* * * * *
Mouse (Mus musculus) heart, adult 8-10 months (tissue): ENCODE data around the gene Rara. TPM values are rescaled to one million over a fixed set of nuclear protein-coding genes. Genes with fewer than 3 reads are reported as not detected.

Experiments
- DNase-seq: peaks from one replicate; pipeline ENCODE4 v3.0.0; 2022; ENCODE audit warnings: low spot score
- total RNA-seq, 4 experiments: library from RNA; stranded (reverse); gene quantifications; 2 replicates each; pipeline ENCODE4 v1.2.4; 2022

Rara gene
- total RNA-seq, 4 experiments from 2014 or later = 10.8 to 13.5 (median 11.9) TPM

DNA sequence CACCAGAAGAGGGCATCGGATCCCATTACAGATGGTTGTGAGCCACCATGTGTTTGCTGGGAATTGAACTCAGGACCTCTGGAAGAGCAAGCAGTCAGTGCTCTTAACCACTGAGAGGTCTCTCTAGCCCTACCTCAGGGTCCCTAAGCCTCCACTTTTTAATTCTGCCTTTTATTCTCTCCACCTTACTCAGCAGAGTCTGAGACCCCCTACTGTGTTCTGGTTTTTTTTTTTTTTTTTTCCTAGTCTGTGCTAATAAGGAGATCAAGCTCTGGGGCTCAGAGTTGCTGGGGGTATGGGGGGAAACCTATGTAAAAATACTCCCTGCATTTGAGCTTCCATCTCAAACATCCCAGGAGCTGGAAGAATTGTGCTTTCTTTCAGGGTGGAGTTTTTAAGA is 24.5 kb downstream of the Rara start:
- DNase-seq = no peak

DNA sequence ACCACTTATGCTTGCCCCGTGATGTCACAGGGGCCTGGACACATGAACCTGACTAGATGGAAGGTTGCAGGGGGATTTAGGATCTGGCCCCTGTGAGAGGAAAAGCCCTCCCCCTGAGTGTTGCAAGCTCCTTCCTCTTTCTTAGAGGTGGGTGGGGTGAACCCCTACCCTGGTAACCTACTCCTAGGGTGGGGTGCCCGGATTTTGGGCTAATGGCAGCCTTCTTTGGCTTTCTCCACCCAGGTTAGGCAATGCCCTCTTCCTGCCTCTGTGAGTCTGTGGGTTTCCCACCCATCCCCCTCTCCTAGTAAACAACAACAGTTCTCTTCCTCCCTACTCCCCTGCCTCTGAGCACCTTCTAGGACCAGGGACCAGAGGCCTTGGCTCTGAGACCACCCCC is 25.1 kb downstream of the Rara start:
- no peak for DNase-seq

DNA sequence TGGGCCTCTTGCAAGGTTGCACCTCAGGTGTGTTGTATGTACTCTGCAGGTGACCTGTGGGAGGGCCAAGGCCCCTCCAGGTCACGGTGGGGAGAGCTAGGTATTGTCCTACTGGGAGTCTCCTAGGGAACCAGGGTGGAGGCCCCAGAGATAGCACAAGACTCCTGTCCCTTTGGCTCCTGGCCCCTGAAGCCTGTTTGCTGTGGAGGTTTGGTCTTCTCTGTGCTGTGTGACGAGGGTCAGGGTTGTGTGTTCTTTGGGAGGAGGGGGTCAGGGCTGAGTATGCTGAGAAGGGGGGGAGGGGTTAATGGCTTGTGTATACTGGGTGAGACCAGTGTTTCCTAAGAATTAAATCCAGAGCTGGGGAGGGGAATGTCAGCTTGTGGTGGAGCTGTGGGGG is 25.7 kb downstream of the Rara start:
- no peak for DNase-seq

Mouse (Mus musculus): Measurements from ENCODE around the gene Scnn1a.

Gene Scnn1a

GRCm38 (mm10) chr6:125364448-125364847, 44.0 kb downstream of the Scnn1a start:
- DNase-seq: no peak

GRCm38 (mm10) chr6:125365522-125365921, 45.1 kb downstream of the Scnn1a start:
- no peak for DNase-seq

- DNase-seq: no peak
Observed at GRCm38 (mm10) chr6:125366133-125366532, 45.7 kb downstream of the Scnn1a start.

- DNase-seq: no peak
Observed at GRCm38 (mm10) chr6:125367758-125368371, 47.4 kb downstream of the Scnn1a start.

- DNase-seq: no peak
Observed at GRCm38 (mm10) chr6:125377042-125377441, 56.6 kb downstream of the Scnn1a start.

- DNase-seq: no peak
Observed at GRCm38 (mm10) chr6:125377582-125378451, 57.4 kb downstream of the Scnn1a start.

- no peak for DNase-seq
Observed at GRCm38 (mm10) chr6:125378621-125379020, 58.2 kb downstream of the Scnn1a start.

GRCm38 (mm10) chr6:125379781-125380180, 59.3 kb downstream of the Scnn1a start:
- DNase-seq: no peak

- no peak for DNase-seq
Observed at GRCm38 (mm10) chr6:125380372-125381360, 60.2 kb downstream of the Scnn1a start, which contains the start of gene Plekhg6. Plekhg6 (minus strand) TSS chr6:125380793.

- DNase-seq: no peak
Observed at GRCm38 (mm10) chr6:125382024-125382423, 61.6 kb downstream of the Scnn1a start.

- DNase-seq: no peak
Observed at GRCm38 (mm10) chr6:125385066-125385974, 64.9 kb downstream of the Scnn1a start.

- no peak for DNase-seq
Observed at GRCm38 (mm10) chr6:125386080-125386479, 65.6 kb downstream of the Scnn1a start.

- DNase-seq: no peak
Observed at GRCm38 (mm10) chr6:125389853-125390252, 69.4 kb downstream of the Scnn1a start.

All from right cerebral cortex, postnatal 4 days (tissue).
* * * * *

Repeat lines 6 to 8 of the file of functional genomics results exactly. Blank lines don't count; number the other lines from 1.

- total RNA-seq, 4 experiments from 2014 or later = 10.8 to 13.5 (median 11.9) TPM

DNA sequence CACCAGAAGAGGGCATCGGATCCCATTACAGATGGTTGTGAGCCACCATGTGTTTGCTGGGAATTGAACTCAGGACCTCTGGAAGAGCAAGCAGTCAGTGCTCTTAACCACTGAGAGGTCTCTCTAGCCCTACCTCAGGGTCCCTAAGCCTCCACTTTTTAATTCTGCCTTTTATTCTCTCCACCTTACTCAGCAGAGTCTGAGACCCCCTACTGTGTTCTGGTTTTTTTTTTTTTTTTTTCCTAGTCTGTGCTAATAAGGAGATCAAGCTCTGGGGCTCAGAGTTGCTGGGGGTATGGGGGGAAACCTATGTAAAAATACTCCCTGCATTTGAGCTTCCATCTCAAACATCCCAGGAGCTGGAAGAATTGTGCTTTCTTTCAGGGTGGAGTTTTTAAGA is 24.5 kb downstream of the Rara start:
- DNase-seq = no peak